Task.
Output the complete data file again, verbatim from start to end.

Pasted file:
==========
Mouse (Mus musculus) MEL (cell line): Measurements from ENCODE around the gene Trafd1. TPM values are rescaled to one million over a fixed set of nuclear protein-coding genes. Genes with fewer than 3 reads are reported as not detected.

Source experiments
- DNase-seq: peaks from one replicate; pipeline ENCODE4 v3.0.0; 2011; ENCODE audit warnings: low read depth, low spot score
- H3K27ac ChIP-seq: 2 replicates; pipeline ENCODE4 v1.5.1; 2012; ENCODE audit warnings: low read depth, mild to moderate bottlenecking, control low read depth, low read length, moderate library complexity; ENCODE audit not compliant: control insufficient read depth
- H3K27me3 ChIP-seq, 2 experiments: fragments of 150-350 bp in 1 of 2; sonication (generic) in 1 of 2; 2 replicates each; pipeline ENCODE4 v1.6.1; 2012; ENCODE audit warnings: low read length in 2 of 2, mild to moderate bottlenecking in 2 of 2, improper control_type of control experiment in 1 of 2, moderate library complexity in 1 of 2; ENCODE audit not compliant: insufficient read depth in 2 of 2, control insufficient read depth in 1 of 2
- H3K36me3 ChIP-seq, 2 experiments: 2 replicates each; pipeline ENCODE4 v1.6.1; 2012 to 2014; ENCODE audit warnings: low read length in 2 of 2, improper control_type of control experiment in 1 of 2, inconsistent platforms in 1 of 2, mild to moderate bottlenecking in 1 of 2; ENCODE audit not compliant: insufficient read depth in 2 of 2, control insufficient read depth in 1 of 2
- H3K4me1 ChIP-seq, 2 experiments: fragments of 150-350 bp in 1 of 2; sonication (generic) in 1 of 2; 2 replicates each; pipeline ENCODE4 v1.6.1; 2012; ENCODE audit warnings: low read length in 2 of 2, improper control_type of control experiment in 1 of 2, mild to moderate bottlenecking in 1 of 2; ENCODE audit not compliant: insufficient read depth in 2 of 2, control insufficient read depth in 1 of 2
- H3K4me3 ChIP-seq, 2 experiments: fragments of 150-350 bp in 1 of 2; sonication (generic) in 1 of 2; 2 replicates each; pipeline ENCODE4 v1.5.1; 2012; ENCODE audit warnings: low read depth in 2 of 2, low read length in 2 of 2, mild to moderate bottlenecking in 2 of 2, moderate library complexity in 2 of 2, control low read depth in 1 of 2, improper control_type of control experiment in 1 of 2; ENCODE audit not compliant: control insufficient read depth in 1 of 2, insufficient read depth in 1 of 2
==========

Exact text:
Mouse (Mus musculus) MEL (cell line): Measurements from ENCODE around the gene Trafd1. TPM values are rescaled to one million over a fixed set of nuclear protein-coding genes. Genes with fewer than 3 reads are reported as not detected.

Source experiments
- DNase-seq: peaks from one replicate; pipeline ENCODE4 v3.0.0; 2011; ENCODE audit warnings: low read depth, low spot score
- H3K27ac ChIP-seq: 2 replicates; pipeline ENCODE4 v1.5.1; 2012; ENCODE audit warnings: low read depth, mild to moderate bottlenecking, control low read depth, low read length, moderate library complexity; ENCODE audit not compliant: control insufficient read depth
- H3K27me3 ChIP-seq, 2 experiments: fragments of 150-350 bp in 1 of 2; sonication (generic) in 1 of 2; 2 replicates each; pipeline ENCODE4 v1.6.1; 2012; ENCODE audit warnings: low read length in 2 of 2, mild to moderate bottlenecking in 2 of 2, improper control_type of control experiment in 1 of 2, moderate library complexity in 1 of 2; ENCODE audit not compliant: insufficient read depth in 2 of 2, control insufficient read depth in 1 of 2
- H3K36me3 ChIP-seq, 2 experiments: 2 replicates each; pipeline ENCODE4 v1.6.1; 2012 to 2014; ENCODE audit warnings: low read length in 2 of 2, improper control_type of control experiment in 1 of 2, inconsistent platforms in 1 of 2, mild to moderate bottlenecking in 1 of 2; ENCODE audit not compliant: insufficient read depth in 2 of 2, control insufficient read depth in 1 of 2
- H3K4me1 ChIP-seq, 2 experiments: fragments of 150-350 bp in 1 of 2; sonication (generic) in 1 of 2; 2 replicates each; pipeline ENCODE4 v1.6.1; 2012; ENCODE audit warnings: low read length in 2 of 2, improper control_type of control experiment in 1 of 2, mild to moderate bottlenecking in 1 of 2; ENCODE audit not compliant: insufficient read depth in 2 of 2, control insufficient read depth in 1 of 2
- H3K4me3 ChIP-seq, 2 experiments: fragments of 150-350 bp in 1 of 2; sonication (generic) in 1 of 2; 2 replicates each; pipeline ENCODE4 v1.5.1; 2012; ENCODE audit warnings: low read depth in 2 of 2, low read length in 2 of 2, mild to moderate bottlenecking in 2 of 2, moderate library complexity in 2 of 2, control low read depth in 1 of 2, improper control_type of control experiment in 1 of 2; ENCODE audit not compliant: control insufficient read depth in 1 of 2, insufficient read depth in 1 of 2